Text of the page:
The era from 1840 to 1893 in the United States encompassed periods of dramatic economic fluctuations, but it was also an era of dynamic overall growth. Underlying the economic transformation were massive changes in the scale and structure of business, not just in manufacturing, but also in retailing, transportation, services, banking, and finance. The period began in depression, following the panics of 1837 and 1839, enjoyed an economic revival in the mid-1840s and 1850s, suffered through the disruptions of the American Civil War, endured a long period of post-war deflation, and ended with the Panic of 1893. These conditions hardly would seem conducive to “pull” immigrants to the United States, but the country also was on a dynamic growth path and opportunities to get ahead abounded. The nation’s population rose over the period nearly four-fold from 17 million to 67 million. By contrast, over the same period the population of what today is Germany increased more slowly, from roughly 30 to 51 million. In 1840 the U.S. population was just under eleven-percent urban; by 1890 it was slightly over thirty-five percent urban. Great cities, with their residents’ demands for new goods and services, expanded dramatically, offering many opportunities. New York City, for example, rose in population from a bit over 300,000 in 1840 to nearly two million by 1893, becoming the third most populous city in the world. Berlin was fifth, with a population of roughly 1.6 million. Nearly one-third of the increase in U.S. population (1840-93) was composed of immigrants, over 16.3 million people, and almost thirty percent of these, or 4.7 million people, migrated from Germany. Nearly two-thirds of all Germans immigrating to the U.S. (from 1820 to 1997) arrived between 1840 and 1893.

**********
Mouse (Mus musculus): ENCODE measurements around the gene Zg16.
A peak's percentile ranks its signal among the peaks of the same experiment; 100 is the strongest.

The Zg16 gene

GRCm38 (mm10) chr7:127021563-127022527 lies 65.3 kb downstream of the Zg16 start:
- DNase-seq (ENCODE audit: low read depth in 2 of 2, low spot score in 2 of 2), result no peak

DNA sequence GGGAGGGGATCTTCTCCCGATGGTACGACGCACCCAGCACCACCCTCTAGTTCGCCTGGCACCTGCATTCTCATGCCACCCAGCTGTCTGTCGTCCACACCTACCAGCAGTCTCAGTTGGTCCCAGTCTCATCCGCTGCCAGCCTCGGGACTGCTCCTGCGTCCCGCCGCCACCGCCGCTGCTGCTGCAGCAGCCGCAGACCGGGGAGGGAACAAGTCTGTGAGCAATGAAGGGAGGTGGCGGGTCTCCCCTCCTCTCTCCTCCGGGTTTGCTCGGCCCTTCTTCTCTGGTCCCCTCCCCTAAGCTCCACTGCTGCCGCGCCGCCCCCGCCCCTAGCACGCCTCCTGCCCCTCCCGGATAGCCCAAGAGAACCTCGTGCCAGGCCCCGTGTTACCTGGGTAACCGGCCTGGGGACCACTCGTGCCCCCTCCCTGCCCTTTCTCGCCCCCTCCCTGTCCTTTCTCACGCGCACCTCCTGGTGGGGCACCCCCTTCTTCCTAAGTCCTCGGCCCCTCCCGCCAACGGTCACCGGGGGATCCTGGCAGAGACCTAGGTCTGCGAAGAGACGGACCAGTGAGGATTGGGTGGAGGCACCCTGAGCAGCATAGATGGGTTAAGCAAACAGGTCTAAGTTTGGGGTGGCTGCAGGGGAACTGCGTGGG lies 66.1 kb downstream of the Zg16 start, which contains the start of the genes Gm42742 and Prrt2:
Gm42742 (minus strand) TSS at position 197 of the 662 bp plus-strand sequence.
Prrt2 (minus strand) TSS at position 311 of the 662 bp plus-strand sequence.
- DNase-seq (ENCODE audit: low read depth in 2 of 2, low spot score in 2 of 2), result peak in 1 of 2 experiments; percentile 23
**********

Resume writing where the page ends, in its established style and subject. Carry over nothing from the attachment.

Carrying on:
Businesses certainly grew in scale and complexity during this period, and many of the biographies in this section bear witness to that. As Alfred D. Chandler, Jr. points out in The Visible Hand (1977), while there was rapid economic growth in the United States prior to 1840, the structure of business enterprises had changed very little. The scope for entrepreneurial action was limited. As late as 1860, the very basic flour and meal industry was the largest in the country by sales. It was followed by cotton goods, lumber, and boots and shoes. The latter three industries were all similar in size and ahead of flour and meal in terms of value added. By 1880, the iron and steel industry had risen to second place (behind flour and grist mills) in terms of sales, followed by meat packing. Machinery had risen from ninth place to sixth. By 1910, the machinery industry (provider of capital goods) was the number one industry in the U.S. by value added, followed by lumber, printing and publishing, iron and steel, malt liquor, and men’s clothing. As we will see in this volume, German immigrant entrepreneurs founded, expanded, or transformed leading firms in many of these industries, as well as in manufacturing, transportation, trade, wine making, retailing, banking, finance, and real estate, among others. The diversity of the contributions of the entrepreneurs contained in this volume reflects the development of the U.S. economy in the period.